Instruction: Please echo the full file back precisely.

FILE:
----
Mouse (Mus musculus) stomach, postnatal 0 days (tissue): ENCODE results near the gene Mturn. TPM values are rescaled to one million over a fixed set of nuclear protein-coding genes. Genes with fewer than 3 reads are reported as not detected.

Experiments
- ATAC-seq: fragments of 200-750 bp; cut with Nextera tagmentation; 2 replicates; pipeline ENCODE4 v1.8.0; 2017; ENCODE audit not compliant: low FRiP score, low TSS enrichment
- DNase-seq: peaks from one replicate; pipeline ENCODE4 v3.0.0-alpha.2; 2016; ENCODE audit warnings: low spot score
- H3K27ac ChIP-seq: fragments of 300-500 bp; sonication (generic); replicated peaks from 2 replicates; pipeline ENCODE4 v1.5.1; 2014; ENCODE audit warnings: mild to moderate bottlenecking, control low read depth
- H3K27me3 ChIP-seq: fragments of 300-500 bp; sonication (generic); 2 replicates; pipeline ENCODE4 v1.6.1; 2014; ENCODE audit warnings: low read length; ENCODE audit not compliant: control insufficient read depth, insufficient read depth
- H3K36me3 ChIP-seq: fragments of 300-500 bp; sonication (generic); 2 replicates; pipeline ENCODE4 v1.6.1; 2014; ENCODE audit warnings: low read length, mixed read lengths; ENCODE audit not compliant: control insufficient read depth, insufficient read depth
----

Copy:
Mouse (Mus musculus) stomach, postnatal 0 days (tissue): ENCODE results near the gene Mturn. TPM values are rescaled to one million over a fixed set of nuclear protein-coding genes. Genes with fewer than 3 reads are reported as not detected.

Experiments
- ATAC-seq: fragments of 200-750 bp; cut with Nextera tagmentation; 2 replicates; pipeline ENCODE4 v1.8.0; 2017; ENCODE audit not compliant: low FRiP score, low TSS enrichment
- DNase-seq: peaks from one replicate; pipeline ENCODE4 v3.0.0-alpha.2; 2016; ENCODE audit warnings: low spot score
- H3K27ac ChIP-seq: fragments of 300-500 bp; sonication (generic); replicated peaks from 2 replicates; pipeline ENCODE4 v1.5.1; 2014; ENCODE audit warnings: mild to moderate bottlenecking, control low read depth
- H3K27me3 ChIP-seq: fragments of 300-500 bp; sonication (generic); 2 replicates; pipeline ENCODE4 v1.6.1; 2014; ENCODE audit warnings: low read length; ENCODE audit not compliant: control insufficient read depth, insufficient read depth
- H3K36me3 ChIP-seq: fragments of 300-500 bp; sonication (generic); 2 replicates; pipeline ENCODE4 v1.6.1; 2014; ENCODE audit warnings: low read length, mixed read lengths; ENCODE audit not compliant: control insufficient read depth, insufficient read depth